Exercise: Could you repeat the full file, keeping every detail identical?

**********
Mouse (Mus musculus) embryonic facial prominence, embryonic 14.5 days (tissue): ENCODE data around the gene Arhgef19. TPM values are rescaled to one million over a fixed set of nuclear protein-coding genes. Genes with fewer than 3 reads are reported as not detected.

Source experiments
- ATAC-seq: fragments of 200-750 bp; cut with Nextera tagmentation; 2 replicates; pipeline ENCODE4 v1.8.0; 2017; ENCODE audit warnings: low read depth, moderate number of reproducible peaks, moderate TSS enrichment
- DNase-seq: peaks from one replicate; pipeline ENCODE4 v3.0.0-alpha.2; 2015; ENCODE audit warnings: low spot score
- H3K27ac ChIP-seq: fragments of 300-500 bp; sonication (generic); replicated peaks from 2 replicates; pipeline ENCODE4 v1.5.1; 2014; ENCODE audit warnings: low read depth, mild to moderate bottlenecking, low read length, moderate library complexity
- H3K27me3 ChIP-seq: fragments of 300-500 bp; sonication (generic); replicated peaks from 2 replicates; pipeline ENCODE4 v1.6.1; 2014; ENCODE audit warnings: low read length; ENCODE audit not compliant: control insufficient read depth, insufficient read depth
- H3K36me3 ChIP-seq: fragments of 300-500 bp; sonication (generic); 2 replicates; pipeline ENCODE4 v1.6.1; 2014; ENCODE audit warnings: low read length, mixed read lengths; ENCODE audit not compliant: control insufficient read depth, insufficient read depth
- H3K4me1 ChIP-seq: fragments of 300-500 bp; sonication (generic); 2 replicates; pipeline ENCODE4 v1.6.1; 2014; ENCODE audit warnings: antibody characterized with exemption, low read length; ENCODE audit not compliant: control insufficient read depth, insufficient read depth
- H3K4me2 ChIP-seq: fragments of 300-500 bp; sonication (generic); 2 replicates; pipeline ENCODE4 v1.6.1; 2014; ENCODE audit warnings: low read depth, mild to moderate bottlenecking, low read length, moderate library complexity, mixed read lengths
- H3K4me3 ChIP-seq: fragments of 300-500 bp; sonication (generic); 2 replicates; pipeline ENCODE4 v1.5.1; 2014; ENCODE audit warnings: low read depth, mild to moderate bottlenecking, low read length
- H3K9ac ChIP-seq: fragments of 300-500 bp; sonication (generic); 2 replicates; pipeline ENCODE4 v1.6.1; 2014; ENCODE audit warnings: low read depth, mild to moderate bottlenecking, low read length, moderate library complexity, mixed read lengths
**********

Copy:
Mouse (Mus musculus) embryonic facial prominence, embryonic 14.5 days (tissue): ENCODE data around the gene Arhgef19. TPM values are rescaled to one million over a fixed set of nuclear protein-coding genes. Genes with fewer than 3 reads are reported as not detected.

Source experiments
- ATAC-seq: fragments of 200-750 bp; cut with Nextera tagmentation; 2 replicates; pipeline ENCODE4 v1.8.0; 2017; ENCODE audit warnings: low read depth, moderate number of reproducible peaks, moderate TSS enrichment
- DNase-seq: peaks from one replicate; pipeline ENCODE4 v3.0.0-alpha.2; 2015; ENCODE audit warnings: low spot score
- H3K27ac ChIP-seq: fragments of 300-500 bp; sonication (generic); replicated peaks from 2 replicates; pipeline ENCODE4 v1.5.1; 2014; ENCODE audit warnings: low read depth, mild to moderate bottlenecking, low read length, moderate library complexity
- H3K27me3 ChIP-seq: fragments of 300-500 bp; sonication (generic); replicated peaks from 2 replicates; pipeline ENCODE4 v1.6.1; 2014; ENCODE audit warnings: low read length; ENCODE audit not compliant: control insufficient read depth, insufficient read depth
- H3K36me3 ChIP-seq: fragments of 300-500 bp; sonication (generic); 2 replicates; pipeline ENCODE4 v1.6.1; 2014; ENCODE audit warnings: low read length, mixed read lengths; ENCODE audit not compliant: control insufficient read depth, insufficient read depth
- H3K4me1 ChIP-seq: fragments of 300-500 bp; sonication (generic); 2 replicates; pipeline ENCODE4 v1.6.1; 2014; ENCODE audit warnings: antibody characterized with exemption, low read length; ENCODE audit not compliant: control insufficient read depth, insufficient read depth
- H3K4me2 ChIP-seq: fragments of 300-500 bp; sonication (generic); 2 replicates; pipeline ENCODE4 v1.6.1; 2014; ENCODE audit warnings: low read depth, mild to moderate bottlenecking, low read length, moderate library complexity, mixed read lengths
- H3K4me3 ChIP-seq: fragments of 300-500 bp; sonication (generic); 2 replicates; pipeline ENCODE4 v1.5.1; 2014; ENCODE audit warnings: low read depth, mild to moderate bottlenecking, low read length
- H3K9ac ChIP-seq: fragments of 300-500 bp; sonication (generic); 2 replicates; pipeline ENCODE4 v1.6.1; 2014; ENCODE audit warnings: low read depth, mild to moderate bottlenecking, low read length, moderate library complexity, mixed read lengths